Separate scorecards were developed by Kellogg’s addressing potential improvements in manufacturing, plants, and distribution as well as marketing, sales, and quality control.  Tools were created to measure and identify improvements in manufacturing and defect free shipments.  Older equipment was identified using the methodology that identified production error in the manufacture of the food.  The scorecard approach was able to identify the profitability to replace or repair the older equipment.  In a second area, Kellogg’s recognized “sweating” in the frozen food cases at the customer’s warehouse which weakened cardboard packaging and damaged product.  In this situation, Kellogg’s was able to assist their customer by providing data that reflected optimal storage temperatures for better control and continued monitoring temperatures to assist their customers as an ongoing continuous improvement strategy.  Multiple improvements were made in packaging and shipping from improvements to adhesive that was failing with routine retail handling, to secondary packaging that caused creasing the food containers as well as increased product exposure to the elements.  When implementing improvements to packaging, a gold star was placed on the improved packaging to quickly identify and compare products during random audits in retail and warehouse locations.  Marketing found the gold star promoting best quality packaging was a marketing tool to improve sales (Carolina Supply Chain Services, 2006, p.7-11).

Wal-Mart implemented new policies in their procurement strategies to recapture values from returns and excess merchandise.  If the manufacturer wants to reclaim merchandise, they must pay for costs associated with transport.  If the manufacturer chooses to have Wal-Mart liquidate or dispose of their product, Wal-Mart keeps all profits earned and charges the manufacturer for disposition costs (Greve Davis, 2010, p 8).  With increased customer demands, it is important to share and manage data.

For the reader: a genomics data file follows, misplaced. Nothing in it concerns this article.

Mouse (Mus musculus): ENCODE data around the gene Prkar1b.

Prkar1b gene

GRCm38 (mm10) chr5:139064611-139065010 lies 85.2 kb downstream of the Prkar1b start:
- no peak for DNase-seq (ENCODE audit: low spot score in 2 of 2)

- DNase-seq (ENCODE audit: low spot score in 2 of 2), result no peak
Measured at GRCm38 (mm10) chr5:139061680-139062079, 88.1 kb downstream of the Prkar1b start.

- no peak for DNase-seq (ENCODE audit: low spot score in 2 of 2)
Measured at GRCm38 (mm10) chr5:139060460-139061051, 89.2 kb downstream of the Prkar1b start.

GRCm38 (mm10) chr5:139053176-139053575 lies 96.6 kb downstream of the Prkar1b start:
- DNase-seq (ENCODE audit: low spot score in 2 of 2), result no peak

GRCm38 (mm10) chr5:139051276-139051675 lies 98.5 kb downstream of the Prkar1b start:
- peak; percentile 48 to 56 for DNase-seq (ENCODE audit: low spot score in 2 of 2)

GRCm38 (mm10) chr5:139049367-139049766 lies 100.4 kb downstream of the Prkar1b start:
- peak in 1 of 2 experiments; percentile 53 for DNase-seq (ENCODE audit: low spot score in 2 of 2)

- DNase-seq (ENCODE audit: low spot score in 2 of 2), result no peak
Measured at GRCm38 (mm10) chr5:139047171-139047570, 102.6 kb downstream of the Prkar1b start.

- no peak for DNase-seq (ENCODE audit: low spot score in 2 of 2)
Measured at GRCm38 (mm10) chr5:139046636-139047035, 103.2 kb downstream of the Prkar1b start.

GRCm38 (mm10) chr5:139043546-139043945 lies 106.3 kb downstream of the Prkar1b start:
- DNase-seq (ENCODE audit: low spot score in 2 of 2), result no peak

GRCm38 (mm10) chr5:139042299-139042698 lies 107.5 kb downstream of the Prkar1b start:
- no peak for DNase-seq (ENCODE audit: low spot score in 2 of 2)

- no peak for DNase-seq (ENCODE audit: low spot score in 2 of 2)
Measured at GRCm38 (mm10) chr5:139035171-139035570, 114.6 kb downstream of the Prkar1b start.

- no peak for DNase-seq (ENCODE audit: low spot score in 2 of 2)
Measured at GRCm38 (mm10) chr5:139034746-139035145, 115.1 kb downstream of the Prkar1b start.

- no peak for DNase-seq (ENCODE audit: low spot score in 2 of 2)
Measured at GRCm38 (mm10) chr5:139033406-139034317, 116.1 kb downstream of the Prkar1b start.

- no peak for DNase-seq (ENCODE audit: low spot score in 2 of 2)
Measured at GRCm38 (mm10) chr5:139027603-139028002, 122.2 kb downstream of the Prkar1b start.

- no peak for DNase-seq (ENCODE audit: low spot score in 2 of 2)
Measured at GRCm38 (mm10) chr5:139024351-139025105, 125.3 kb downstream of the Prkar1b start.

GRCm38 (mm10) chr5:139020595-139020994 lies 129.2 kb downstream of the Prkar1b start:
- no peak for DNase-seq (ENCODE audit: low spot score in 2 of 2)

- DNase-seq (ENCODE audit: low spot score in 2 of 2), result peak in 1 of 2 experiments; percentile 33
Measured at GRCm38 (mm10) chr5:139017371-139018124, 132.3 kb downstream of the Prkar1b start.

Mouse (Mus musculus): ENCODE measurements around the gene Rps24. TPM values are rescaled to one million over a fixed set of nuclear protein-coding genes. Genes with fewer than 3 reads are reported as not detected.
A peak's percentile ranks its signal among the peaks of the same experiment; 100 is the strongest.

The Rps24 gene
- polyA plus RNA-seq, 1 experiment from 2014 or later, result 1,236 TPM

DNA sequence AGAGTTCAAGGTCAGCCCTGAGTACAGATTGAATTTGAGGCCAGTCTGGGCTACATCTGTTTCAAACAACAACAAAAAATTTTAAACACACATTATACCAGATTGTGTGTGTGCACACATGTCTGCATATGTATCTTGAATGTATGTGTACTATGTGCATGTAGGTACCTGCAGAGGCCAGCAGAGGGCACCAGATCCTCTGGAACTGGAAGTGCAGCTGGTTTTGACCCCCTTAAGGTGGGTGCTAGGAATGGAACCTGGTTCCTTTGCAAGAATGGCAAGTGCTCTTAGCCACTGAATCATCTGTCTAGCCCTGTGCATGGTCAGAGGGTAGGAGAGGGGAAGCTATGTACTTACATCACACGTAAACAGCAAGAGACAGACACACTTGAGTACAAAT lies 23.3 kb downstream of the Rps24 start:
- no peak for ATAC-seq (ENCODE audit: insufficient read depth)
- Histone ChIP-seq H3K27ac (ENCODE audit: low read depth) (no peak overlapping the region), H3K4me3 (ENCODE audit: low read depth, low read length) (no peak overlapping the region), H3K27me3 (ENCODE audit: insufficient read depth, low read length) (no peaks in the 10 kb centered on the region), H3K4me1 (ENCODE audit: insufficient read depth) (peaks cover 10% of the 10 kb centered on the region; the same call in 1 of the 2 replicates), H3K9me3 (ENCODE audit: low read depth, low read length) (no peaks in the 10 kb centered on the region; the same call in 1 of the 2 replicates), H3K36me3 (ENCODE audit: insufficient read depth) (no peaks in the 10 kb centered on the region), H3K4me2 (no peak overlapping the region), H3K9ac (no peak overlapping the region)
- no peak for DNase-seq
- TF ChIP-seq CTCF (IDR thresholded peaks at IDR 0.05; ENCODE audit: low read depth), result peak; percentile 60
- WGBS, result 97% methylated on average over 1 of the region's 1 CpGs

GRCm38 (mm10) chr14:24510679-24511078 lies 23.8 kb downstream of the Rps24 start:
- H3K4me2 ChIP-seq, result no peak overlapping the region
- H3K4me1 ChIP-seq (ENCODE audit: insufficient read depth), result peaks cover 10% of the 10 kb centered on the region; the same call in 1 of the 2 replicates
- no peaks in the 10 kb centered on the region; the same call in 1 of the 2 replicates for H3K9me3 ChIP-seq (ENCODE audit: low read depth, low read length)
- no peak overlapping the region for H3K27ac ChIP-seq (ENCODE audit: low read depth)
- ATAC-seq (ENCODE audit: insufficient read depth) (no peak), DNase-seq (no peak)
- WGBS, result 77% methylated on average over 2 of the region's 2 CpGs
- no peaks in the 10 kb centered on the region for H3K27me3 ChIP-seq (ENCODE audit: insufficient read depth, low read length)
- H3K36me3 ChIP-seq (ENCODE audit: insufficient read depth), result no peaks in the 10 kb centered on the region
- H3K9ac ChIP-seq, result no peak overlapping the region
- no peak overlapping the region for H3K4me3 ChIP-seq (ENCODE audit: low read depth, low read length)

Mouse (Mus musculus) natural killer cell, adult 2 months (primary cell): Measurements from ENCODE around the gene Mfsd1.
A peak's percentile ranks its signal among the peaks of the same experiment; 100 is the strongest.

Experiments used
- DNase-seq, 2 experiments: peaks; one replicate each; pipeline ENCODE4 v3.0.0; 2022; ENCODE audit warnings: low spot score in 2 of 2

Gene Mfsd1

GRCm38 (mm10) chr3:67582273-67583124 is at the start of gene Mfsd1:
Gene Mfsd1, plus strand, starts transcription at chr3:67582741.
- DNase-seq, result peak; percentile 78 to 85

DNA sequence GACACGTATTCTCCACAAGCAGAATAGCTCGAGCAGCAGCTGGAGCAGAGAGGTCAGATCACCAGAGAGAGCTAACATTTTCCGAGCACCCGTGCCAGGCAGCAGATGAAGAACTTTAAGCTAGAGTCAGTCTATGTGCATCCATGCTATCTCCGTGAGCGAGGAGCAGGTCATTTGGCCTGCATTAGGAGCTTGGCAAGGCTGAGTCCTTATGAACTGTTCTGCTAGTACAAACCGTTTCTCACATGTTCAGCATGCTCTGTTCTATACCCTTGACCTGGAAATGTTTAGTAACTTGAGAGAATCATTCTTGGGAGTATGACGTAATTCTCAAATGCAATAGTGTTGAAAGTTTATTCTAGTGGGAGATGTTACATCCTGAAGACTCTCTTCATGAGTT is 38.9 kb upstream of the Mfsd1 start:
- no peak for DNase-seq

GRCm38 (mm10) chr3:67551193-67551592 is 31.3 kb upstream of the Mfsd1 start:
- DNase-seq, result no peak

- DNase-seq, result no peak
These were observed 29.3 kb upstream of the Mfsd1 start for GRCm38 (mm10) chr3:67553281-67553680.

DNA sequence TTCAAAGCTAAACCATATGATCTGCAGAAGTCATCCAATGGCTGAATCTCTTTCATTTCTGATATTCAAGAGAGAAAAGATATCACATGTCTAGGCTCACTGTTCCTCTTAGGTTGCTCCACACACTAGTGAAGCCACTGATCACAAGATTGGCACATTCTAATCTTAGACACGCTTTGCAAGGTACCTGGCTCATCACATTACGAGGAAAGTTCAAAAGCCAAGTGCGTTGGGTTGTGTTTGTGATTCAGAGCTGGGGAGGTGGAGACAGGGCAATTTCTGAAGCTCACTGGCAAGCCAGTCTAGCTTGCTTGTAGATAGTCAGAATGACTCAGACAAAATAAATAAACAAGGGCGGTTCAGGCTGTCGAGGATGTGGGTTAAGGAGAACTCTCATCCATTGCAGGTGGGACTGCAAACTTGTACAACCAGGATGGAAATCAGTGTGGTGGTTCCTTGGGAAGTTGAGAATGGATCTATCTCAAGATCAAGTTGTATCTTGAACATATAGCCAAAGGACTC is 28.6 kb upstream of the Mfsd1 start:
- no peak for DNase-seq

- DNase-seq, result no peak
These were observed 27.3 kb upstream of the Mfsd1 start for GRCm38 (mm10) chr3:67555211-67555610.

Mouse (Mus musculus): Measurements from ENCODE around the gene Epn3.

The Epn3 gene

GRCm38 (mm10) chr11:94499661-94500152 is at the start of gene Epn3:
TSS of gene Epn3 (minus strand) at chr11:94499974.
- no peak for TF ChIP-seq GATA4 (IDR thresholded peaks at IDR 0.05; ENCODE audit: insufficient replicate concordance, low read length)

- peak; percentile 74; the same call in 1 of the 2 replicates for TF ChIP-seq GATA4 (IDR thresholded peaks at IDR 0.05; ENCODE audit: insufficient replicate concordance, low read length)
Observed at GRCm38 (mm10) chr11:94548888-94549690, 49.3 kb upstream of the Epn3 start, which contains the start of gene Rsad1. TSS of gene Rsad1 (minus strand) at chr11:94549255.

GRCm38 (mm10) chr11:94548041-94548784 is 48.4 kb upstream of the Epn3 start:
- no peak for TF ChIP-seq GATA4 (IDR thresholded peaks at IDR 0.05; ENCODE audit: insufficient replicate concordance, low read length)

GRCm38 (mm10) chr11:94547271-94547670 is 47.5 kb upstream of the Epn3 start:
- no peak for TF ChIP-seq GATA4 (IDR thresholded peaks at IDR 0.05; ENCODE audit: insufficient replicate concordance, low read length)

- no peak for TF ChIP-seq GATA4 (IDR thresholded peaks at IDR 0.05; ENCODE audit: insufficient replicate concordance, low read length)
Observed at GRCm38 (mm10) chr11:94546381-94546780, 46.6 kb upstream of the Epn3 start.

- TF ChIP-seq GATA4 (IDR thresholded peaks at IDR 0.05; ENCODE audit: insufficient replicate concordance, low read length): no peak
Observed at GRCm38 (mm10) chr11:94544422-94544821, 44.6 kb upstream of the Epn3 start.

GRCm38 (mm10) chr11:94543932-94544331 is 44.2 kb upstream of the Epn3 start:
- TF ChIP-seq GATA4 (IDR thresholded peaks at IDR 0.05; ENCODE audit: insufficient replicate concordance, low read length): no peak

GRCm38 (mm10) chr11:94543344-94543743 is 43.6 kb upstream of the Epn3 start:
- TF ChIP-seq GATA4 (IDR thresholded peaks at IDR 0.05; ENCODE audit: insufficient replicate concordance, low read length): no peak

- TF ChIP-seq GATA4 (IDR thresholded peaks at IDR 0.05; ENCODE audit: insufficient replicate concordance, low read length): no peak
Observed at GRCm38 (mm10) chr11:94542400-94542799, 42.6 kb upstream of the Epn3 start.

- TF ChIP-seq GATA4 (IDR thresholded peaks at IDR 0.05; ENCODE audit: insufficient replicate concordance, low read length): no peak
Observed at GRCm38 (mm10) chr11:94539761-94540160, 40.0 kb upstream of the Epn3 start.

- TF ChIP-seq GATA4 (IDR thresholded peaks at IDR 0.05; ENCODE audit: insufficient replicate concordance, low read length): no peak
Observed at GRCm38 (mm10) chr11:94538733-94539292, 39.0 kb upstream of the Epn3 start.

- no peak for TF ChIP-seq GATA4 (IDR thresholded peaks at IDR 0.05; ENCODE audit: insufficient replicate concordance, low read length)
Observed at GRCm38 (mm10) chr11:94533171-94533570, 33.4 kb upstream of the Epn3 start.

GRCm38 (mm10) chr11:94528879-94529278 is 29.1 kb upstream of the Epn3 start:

Some of the challenges faced in the military has been an ongoing disconnect between various military inventory and financial databases.  Different data collection systems provide different functions such as Unit Supply Logistics (ULL), Standard Army Maintenance Systems (SAMS), and Standard Army Retail Supply Systems (SARS).   Although each system addresses inventory in different stages throughout the supply chain, they do not communicate with each other.  “Disconnects in data management are further exacerbated by separate systems between quartermaster, ordinance, and transportation” (Banks, u.d.).  With data manually moving from one information system to another, there is more room for error and created an inconsistency throughout the supply chain resulting in lost man hours, increased repair times, and increased operational costs.  Other challenges surrounding data inconsistency issue is evident in the military’s Total Asset Visibility (TAV) which is designed to track RFID items as it moves from point to point throughout the shipping process.  “The item is also entered into the Logistics Support Activity data center (LOGSA) which does not use RFID tag numbers, but document ID numbers creating confusion when trying to access records” (Banks, u.d.).  Although there are instances where government supply chain processes may face issues of regulatory control, security concerns, or other operational issues that may justify multiple data sources, a private company with more flexibility in their supply chain would find rare situations where benefits of utilizing independent systems would outweigh potential cost savings.

Strategic data management planning and collaboration will help the organization to develop consistency throughout a complex returns process.  Data collected might identify the reason for return is the inability for the customer to use the product.  This information could be used to redesign the product, implement a toll free number to troubleshoot set up, or create a pictorial image of set up procedures to reduce the likelihood of the return.  Ultimately, consistency in returns handling will expedite the reverse logistics flow, recapture more value, reduce returns handling costs, and improve customer satisfaction.